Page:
Farm changer, world changer: Moving up to modern times, now, here’s a story to watch. Science Daily reported that a professor at the University of Nottingham has found a way to take nitrogen fertilizer from the air. No, he hasn’t invented a way to do it; he’s just borrowing the technology of nitrogen-fixing bacteria. Nitrogen is the most abundant molecule in the atmosphere, but its triple bonds make it hard to crack. Man’s methods of fixing nitrogen to produce fertilizer are costly and require heat. The press release could hardly contain the excitement:
Professor Edward Cocking, Director of The University of Nottingham’s Centre for Crop Nitrogen Fixation, has developed a unique method of putting nitrogen-fixing bacteria into the cells of plant roots. His major breakthrough came when he found a specific strain of nitrogen-fixing bacteria in sugar-cane which he discovered could intracellularly colonise all major crop plants. This ground-breaking development potentially provides every cell in the plant with the ability to fix atmospheric nitrogen. The implications for agriculture are enormous as this new technology can provide much of the plant’s nitrogen needs.
Turbocharging farms: Current Biology has another idea to increase farm productivity: genetically engineer crops to use C4 photosynthesis. 97% of plants use the C3 method, but a few species, particularly those in harsh environments like deserts, use C4. Now that humans have learned genetic engineering, could they use C4 to get more mileage out of crops? Elizabeth A. Kellogg thinks so:
The number of humans on earth is increasing, generating concerns about food security and spurring efforts throughout the world to increase the productivity of crops. If a way could be found to increase the yield of crops by, say, 20%, it would have immense impact on global food supplies. Fortunately, evolution has already crafted such a mechanism, known as C4 photosynthesis. The C4 pathway is in effect a turbocharger for the more conventional C3 pathway. Just as a turbocharger improves performance of an engine by forcing more air into the manifold, C4 improves photosynthetic performance by forcing CO2 into the standard C3 photosynthetic apparatus. The added efficiency of this mechanism is obvious at a global level.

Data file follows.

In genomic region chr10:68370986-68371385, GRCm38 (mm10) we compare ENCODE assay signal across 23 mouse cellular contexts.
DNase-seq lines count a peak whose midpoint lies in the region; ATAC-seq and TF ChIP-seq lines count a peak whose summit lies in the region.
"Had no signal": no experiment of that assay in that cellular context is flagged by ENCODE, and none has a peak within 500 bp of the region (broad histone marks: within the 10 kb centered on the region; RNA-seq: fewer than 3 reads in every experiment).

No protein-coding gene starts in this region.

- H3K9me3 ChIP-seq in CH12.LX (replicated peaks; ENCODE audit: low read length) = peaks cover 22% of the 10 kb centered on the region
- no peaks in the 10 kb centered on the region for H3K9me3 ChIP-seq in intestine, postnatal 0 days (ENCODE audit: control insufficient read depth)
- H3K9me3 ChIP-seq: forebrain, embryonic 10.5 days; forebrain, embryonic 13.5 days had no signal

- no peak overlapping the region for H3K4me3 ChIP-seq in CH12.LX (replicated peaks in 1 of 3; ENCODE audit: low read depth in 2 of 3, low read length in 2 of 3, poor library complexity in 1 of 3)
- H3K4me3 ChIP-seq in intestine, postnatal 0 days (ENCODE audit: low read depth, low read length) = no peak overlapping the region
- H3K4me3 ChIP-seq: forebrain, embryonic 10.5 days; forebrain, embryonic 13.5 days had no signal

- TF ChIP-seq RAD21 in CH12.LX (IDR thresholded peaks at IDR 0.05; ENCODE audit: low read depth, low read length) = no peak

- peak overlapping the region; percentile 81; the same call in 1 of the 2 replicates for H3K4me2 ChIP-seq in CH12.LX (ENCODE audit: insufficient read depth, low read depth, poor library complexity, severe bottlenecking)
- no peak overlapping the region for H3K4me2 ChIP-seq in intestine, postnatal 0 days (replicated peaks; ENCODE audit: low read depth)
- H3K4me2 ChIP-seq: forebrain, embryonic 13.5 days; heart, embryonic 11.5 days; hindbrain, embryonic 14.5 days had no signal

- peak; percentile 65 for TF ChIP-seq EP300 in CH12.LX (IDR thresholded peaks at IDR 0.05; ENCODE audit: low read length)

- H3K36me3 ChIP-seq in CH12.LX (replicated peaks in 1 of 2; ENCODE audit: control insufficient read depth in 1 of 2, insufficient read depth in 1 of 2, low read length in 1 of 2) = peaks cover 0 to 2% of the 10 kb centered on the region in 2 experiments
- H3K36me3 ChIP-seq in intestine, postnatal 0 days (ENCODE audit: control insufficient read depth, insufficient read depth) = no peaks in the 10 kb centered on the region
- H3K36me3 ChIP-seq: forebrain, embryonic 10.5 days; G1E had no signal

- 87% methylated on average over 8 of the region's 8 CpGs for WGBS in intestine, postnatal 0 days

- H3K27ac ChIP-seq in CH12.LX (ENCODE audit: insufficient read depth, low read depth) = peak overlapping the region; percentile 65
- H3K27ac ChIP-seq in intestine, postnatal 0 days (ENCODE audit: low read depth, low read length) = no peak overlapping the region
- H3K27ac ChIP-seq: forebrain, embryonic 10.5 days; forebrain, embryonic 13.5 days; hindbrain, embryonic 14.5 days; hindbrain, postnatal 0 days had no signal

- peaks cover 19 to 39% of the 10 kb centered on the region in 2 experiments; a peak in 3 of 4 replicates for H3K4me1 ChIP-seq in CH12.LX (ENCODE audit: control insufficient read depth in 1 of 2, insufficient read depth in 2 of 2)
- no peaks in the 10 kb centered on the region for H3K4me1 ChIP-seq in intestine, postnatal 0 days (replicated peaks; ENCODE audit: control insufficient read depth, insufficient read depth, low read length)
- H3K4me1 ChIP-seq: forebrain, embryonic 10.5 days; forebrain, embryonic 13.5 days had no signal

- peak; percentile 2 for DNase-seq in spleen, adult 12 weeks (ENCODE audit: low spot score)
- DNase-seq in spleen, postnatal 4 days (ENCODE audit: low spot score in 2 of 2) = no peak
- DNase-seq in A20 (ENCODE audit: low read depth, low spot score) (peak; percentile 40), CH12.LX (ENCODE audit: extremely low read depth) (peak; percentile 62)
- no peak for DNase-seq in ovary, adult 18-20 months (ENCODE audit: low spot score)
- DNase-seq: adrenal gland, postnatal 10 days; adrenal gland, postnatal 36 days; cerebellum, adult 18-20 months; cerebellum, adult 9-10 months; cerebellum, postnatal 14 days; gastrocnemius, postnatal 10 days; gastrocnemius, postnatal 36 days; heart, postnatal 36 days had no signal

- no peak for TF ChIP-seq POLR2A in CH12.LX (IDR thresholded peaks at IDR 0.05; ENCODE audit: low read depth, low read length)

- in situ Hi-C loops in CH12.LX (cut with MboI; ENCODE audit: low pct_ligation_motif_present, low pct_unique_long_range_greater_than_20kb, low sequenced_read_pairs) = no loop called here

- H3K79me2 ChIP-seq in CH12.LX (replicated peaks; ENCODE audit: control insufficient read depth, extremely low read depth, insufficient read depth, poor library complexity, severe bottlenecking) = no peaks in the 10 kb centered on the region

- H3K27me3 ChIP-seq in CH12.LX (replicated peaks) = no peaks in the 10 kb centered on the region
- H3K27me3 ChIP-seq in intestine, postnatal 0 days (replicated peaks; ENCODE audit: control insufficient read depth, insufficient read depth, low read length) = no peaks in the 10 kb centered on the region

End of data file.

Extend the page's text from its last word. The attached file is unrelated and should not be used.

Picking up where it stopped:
In a sense, humans continue to use ingenuity (a.k.a., intelligent design) to improve their lot in life, using natural resources more and more efficiently. If modern humans have existed on this globe for at least 40,000 years (some evolutionists think Homo species were our equals two million years ago), would they not have invented seafaring and agriculture much earlier? (See 7/06/13, “Farming Came Too Late in the Evolutionary Timetable”.)
Despite all the progress in agriculture, there are worries that humans are devolving, not evolving. Evidence was right here in the article: a retreat into pagan mysticism, as evident in Kellogg’s statement, “Fortunately, evolution has already crafted such a mechanism, known as C4 photosynthesis…in effect a turbocharger….” There’s not much hope for mankind with that kind of personification fallacy getting published in a major science journal.